In fixed word order languages like English, word order is highly predictive of a noun's thematic and grammatical role, and a large body of research has shown that speakers of fixed word order languages tend to rely on word order when they parse and interpret sentences. In flexible word order languages like Turkish, word order is less predictive of nouns' thematic and grammatical roles, and less is known about the types of cues adult speakers use to determine the meaning of sentences. How do speakers of free word order languages determine the grammatical role of nouns? To answer this question, we presented 28 adult speakers of Turkish 48 stimuli sentences where the word order was varied between SOV and OVS. The cues to aid the grammatical roles were word order, casemarking on the object noun, and when a casemarker was not present an indefinite determiner. The results suggest that, of the three morphosyntactic cues (word order, overt-casemarking, and determiner), word order is the primary cue that Turkish speakers use to assign grammatical and thematic roles, overt object casemarking is a strong secondary cue, and the indefinite determiner is a weaker tertiary cue.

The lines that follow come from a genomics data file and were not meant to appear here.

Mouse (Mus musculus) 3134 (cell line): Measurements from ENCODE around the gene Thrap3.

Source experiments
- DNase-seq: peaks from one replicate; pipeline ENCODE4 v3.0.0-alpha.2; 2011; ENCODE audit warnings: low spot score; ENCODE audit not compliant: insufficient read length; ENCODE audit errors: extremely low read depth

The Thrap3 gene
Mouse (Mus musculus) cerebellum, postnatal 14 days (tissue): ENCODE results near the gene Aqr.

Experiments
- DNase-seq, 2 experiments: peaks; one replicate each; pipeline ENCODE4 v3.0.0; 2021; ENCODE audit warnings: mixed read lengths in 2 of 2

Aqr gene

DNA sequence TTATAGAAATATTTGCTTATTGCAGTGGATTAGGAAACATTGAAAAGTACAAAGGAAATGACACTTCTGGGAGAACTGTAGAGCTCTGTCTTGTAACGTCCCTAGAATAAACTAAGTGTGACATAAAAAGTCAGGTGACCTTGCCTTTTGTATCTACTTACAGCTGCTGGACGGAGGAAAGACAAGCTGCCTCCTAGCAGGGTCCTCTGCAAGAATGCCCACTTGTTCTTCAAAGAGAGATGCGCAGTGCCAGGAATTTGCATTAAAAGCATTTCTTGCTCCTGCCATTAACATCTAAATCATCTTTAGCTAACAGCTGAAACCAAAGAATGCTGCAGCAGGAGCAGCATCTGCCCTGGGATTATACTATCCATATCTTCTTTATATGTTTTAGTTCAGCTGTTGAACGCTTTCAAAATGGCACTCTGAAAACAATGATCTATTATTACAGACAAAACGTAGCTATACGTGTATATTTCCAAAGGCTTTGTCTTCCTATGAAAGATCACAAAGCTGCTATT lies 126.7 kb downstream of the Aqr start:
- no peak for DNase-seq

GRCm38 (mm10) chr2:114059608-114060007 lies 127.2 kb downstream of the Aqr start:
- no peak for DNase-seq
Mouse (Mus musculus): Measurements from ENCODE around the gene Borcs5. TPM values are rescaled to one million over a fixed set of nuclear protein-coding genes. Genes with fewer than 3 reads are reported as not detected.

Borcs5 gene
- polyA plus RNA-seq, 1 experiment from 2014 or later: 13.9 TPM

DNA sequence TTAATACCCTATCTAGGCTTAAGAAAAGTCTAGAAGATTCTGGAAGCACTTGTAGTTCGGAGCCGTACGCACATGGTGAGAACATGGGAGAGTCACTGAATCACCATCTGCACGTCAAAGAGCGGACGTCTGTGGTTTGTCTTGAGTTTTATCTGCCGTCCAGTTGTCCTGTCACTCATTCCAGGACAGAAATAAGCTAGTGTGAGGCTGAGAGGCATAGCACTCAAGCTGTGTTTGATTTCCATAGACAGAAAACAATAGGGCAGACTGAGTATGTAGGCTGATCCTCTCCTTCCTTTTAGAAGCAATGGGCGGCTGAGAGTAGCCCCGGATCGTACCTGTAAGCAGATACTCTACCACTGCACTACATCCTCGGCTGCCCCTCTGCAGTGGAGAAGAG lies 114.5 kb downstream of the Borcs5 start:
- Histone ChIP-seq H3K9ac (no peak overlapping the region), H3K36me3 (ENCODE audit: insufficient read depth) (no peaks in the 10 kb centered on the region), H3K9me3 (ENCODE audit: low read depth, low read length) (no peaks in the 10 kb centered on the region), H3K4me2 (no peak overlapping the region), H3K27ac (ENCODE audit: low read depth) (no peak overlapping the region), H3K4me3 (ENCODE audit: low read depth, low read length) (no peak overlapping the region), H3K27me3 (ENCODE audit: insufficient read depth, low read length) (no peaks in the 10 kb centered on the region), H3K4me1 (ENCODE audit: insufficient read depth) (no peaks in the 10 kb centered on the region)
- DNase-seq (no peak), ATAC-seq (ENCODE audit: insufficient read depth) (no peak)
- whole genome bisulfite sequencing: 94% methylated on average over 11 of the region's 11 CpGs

Batmanian, Natalie and Stromswold, Karin
"Word Order Rules: Parsing Sentences in a “Free” Word Order Language,"
University of Pennsylvania Working Papers in Linguistics: Vol. 26
, Article 5.
Available at: https://repository.upenn.edu/pwpl/vol26/iss1/5